The city of Phoenix only gets about eight inches of rainfall per year, so storm sewers were never included in city plans when pavement was laid for streets years ago. Low annual rainfall also means drivers don’t get much practice navigating wet roads.
This combination of factors did not convince the Arizona legislature to build a sewer system. Instead it passed the “Stupid Motorist Law” in 1997. Arizona Revised Statutes 28-910 makes motorists liable for the costs associated with their rescue if they drive through barricades temporarily blocking flooded road and become stranded. Those who violate the law can also be liable for additional costs up to $2,000.
It’s these kind of quirky laws motorists and bikers need to be aware of, not only to avoid the consequences, but to get to a good laugh at lawmakers who apparently have too much time on their hands. Several weird traffic laws are repeated across the Internet without a source, so we made sure to include only the verifiable ones.
No “Fancy Riding” In Galesburg
Keep both hands on your handlebars, both feet on the pedals, and don’t try anything “acrobatic” on your bike, or you could face a fine. Galesburg, Ill. only has about 32,000 residents per the 2010 Census, but the western Illinois town has two colleges, which means a lot of bicycle riders using pedal power to get to and from class in the spring and summer.
There is no penalty specified within the text of the ordinance, but don’t go burning bird feathers within city limits in retaliation for a fine. Galesburg Ordinance 4-23 prohibits this practice as well.
No Parking In Front Of Dunkin’ Donuts
It’s unclear whether the town of South Berwick, Maine has some sort of special agreement with the global doughnut giant or if the mayor just happens to own the franchise. But Dunkin Donuts is the only business specifically mentioned by name in the town’s parking ordinances.
Article III, Sec. 15 warns drivers not to park within 25 feet of the building or face a fine. What complicates this law is Sec. 29, which states any vehicle that weighs less than 23,000 pounds is exempt from the entire article. The average American car weighs only 4,000 pounds, so it’s possible this law was enacted on April Fool’s Day.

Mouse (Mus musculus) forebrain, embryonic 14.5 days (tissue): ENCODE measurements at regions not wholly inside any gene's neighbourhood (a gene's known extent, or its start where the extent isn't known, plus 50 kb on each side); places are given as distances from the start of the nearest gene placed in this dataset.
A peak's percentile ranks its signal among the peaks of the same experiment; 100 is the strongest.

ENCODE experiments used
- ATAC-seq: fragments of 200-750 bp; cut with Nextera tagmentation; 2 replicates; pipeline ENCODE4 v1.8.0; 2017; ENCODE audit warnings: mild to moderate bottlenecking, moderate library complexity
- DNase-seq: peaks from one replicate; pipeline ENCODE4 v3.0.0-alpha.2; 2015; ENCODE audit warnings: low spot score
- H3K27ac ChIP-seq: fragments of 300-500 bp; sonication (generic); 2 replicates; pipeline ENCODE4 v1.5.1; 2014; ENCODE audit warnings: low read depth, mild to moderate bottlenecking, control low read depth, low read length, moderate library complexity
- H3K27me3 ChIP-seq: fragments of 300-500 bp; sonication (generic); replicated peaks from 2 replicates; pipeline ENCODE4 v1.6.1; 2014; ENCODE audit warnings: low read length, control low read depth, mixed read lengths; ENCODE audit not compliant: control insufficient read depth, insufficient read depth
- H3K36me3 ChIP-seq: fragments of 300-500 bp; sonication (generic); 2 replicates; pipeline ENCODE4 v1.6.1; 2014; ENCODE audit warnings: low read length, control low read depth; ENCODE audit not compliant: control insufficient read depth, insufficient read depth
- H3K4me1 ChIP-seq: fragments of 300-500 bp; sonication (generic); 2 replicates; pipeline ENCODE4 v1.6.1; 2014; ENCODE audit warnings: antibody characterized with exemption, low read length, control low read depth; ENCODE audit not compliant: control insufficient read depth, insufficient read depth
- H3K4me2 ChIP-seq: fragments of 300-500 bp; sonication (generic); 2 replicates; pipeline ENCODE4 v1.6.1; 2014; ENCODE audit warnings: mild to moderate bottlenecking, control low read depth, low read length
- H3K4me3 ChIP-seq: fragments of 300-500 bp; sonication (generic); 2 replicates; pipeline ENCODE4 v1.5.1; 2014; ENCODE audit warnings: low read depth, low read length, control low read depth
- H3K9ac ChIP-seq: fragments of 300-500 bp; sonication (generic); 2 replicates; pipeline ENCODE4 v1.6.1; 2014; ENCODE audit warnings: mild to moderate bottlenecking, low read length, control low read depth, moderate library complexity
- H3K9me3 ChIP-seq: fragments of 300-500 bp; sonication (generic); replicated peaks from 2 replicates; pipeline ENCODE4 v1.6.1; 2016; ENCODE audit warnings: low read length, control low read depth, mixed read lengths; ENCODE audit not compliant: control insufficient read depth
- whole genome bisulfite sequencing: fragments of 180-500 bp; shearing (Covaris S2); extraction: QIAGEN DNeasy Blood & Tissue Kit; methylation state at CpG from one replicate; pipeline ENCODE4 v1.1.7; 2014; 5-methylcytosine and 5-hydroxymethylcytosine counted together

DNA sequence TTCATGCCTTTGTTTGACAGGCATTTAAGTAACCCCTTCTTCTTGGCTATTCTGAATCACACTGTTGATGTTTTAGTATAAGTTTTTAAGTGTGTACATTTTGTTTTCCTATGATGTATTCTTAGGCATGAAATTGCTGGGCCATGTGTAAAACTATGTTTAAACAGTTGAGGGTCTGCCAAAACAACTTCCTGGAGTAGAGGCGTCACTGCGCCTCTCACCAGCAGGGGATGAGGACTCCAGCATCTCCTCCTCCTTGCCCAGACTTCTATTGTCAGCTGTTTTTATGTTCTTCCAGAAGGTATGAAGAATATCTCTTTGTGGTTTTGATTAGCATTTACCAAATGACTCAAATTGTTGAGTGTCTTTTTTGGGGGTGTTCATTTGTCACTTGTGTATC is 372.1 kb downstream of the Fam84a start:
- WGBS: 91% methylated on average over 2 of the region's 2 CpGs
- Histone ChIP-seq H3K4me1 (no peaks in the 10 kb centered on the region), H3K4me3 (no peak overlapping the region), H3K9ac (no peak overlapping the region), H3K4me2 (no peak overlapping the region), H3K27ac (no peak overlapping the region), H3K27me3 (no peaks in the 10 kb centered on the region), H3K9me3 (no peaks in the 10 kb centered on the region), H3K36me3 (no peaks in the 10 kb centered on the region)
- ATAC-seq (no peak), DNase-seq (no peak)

No Tire Screeching
You would think a town with a name like Derby would be friendly to speedy motorists. But that’s not the case in this little Kansas burg. The law prohibits “unnecessary rapid acceleration” and “unnecessary tire squeal” while driving. The town of Derby assesses a $500 fine and up to 30 days in jail for violators. There’s no further elaboration on the word “unnecessary” within the statute’s text, so those with old bald tires that squeal every time you turn might want to consider a new set of tires just in case.
BYOB – Bring Your Own Breathalyser
The quickest way to get from the Eiffel Tower to the Palace of Versailles is to take the D182 and D185 to Avenue Rockefeller. Despite the trip only being about 10 miles (16 kilometers), make sure your car is equipped with a breathalyzer. French lawmakers made it a requirement for all motorists to supply their own device. The fine was originally set at €11 (about $14) for non-compliance, but the country’s Minister of Interiors delayed enforcement of the fines indefinitely in March 2013. There is currently no mechanism to enforce the breathalyzer requirement. But it’s still a requirement for all motorists, as is carrying a fluorescent safety vest and warning triangle.